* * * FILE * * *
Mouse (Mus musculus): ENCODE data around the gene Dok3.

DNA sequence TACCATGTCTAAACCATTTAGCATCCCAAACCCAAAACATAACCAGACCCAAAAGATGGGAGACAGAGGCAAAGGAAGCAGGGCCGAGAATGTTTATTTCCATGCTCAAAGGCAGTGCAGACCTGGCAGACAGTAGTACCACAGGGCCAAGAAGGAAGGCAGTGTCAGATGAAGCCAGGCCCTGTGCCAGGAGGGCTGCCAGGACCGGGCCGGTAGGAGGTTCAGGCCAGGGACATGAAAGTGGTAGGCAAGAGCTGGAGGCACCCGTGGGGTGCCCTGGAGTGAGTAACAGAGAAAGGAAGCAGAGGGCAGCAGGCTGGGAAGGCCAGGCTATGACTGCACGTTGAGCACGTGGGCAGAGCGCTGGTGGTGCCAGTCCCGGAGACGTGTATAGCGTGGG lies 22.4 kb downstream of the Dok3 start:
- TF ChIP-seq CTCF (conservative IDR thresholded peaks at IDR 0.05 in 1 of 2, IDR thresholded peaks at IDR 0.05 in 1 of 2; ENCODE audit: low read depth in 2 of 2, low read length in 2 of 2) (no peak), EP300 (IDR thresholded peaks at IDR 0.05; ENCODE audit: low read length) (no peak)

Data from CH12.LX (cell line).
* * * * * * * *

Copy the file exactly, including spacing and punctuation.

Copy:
Mouse (Mus musculus): ENCODE data around the gene Dok3.

DNA sequence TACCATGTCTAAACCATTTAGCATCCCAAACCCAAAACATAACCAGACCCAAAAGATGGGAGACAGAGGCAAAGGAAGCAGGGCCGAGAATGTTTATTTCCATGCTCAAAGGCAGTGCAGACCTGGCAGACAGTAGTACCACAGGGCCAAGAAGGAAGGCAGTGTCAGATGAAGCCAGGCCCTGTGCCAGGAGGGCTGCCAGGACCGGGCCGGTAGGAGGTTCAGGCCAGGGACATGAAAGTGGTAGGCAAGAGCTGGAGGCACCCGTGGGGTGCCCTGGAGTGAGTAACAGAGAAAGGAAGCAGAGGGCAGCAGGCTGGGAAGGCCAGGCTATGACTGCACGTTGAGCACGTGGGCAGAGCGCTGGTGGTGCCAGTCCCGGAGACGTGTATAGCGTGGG lies 22.4 kb downstream of the Dok3 start:
- TF ChIP-seq CTCF (conservative IDR thresholded peaks at IDR 0.05 in 1 of 2, IDR thresholded peaks at IDR 0.05 in 1 of 2; ENCODE audit: low read depth in 2 of 2, low read length in 2 of 2) (no peak), EP300 (IDR thresholded peaks at IDR 0.05; ENCODE audit: low read length) (no peak)

Data from CH12.LX (cell line).